She says she wants to write a story on our loss.
She expects me to say something. I refuse to respond.
I take out a white wax strip from the new packet and check for the smoother side. I dip the silver knife in the hot golden wax tin and apply a smooth layer of hot wax on her naked right calf as she sits comfortably on her black leather couch.
While I sit on the floor, her right foot rests on my folded thighs; she clasps my shoulders and closes her eyes. I suggest her to hold her meaty leg instead.
She thinks I’m offended by her question.
Her deer eyes squeeze as I strongly pull the white turned golden strip towards myself. She wriggles at the pull of her hair.
Hairless. Loose. Soft.
I apply another layer of wax; she says it’s too hot; I tell her that she has too much hair to be pulled out. She sits quietly hearing this. As I bring the knife closer, she again clutches my shoulders with a tight grip of her slender fingers.Only when I stare at her, she shifts them quickly to holding the thick skin of her leg. She closes her eyes and drops a tear as I pull another strip of her dark, dull hair.
I brush my fingers against her knee and it seems smooth. I tell her that she should get her legs waxed much before and that it’s a hassle to pull out hair at a later stage. She says okay. What a stupid girl! I think.
I take my fees of Rs 350 and repent giving her a discount of Rs10. She seems apologetic as I leave. I prefer to let it go.
…… …… ……….
I ponder upon how she would write a story on my loss?
In fact, what could anybody write anything on Jai’s death?
She’ll write that he was swallowed by the Arabian Sea on the cursed monsoon morning of Mumbai in 2002? Or maybe she would start her article by talking about his missing eyes and half eaten ear as his body came ashore at 11 pm. Will she call us lucky for we found his body the same night or for only his almond eyes and the other half of his ear were missing? Or would our loss be about how a mother lost her 12-year-old son who lied to her, went to the sea and hugged death?
Tonight, again, these thoughts chase away my sleep. I burrow my head in the warm quilt on one of these mildly cold December nights. My eyes, burdened with the flashes of that day, hesitate to shut. A familiar thought crosses my mind and starts to grow stronger in my conscience. What if I hadn’t allowed him to leave the house at all? Was I a reckless mother?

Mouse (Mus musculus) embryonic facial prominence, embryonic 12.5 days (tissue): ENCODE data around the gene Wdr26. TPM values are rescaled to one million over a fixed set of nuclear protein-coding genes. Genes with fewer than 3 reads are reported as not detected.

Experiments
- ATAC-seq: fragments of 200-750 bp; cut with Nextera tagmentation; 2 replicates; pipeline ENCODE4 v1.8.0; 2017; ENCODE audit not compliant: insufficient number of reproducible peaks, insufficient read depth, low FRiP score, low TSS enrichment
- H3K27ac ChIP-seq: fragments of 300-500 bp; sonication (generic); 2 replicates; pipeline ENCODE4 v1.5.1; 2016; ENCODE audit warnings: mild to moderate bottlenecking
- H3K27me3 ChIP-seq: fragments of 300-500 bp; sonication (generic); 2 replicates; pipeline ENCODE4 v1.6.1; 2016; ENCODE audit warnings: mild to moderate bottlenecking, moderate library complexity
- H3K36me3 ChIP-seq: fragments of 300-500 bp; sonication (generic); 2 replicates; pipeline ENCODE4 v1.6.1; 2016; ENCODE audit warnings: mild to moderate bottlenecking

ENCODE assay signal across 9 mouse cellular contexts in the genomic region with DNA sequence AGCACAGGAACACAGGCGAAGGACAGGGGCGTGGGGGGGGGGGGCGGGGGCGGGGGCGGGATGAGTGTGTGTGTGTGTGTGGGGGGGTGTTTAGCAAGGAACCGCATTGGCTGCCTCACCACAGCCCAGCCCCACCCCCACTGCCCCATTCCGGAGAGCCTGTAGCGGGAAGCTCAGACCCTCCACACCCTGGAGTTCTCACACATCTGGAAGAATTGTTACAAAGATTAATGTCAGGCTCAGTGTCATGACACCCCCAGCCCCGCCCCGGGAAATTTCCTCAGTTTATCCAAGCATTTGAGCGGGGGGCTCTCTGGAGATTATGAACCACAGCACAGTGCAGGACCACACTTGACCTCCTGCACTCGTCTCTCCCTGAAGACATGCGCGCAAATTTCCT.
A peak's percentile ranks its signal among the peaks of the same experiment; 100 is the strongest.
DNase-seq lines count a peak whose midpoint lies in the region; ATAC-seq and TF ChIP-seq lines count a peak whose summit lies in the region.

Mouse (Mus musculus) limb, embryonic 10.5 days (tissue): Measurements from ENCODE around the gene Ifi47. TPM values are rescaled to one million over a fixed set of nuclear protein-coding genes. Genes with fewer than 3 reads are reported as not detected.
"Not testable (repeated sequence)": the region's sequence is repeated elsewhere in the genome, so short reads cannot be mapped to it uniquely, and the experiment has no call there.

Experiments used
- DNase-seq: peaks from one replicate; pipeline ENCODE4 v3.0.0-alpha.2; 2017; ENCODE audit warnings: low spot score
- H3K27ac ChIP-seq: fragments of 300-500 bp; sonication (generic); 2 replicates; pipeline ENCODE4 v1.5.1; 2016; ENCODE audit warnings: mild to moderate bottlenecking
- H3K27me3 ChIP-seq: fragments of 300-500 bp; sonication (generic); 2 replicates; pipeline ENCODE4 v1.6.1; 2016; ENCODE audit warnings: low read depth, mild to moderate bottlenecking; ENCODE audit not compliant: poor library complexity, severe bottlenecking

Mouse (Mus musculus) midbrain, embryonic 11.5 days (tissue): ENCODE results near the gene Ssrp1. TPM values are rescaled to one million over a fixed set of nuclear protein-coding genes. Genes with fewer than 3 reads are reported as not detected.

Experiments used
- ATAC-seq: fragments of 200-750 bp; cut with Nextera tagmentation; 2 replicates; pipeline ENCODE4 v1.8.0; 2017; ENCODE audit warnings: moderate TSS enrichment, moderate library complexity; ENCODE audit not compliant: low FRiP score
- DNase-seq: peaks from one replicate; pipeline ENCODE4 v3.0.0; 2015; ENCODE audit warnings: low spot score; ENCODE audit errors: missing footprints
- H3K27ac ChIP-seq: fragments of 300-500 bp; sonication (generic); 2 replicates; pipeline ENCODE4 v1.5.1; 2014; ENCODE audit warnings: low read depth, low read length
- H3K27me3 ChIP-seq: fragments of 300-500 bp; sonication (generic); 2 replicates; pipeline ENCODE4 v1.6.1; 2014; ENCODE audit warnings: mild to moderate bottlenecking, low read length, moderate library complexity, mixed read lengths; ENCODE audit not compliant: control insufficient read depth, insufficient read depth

His father says Jai was needed much more in heaven than here. I cry hearing this. He hugs me.
Sometimes I ponder upon how I don’t own the soul of my 12-year-old anymore and how I don’t know of where it went. I’m perplexed when I come to terms with the fact that he’ll never be back. Never. Never. Even after I die or when the world finishes or another universe is formed; there wouldn’t be another Jai. His grandmother says if I think so much, I’ll end up being consumed by his death. And to avoid dying by thinking about the sudden departure of my only kid, I’m told to die normally. Normally- by Tuberculosis or after being hit by a truck or anything else, but normally. And to delay the arrival of my death because of his death, I am suggested to start my work as a beautician, the only thing I know and perhaps the right way to help his father who has been struggling with our financial crisis since forever. I had told Jai that we won’t be able to fund his education till long and that he’ll have to take up some sort of work very soon. He never replied to this.
Other times I think that it’s good that he’s gone. Maybe God found a better family for him and maybe a sensible mother who’d stop him from being at the beach or a responsible father who’ll be able to be with him while he is at the beach.
I’ll never forget how he came to us that night- to my arms – floating in his death! I screamed as his fingertips touched the skin beneath my saari. That was the only time I looked at his half eaten face. I don’t know how he was brought home and who covered his half open jaw and who stitched the torn skin of his stomach. I just know that he didn’t tell that he was visiting the beach and that this body could not be his.
She says she’ll compose a story on my loss. What all will she transcribe? How will any expression describe what I feel right now? Is there a definition to describe the sudden churning in my stomach and my nauseated mind as I realise that I won’t wake up to him tomorrow morning? And which words will explain my emptiness and sorrow? Doesn’t she know that no alphabet reduces my pain or that none of them cushion his death?
That’s why I choose to just smirk.
My mouth dries up and my intestines feel a strong twist. My vision blurs and my ears hear the howls of that night.
And that’s why I always choose to just smirk.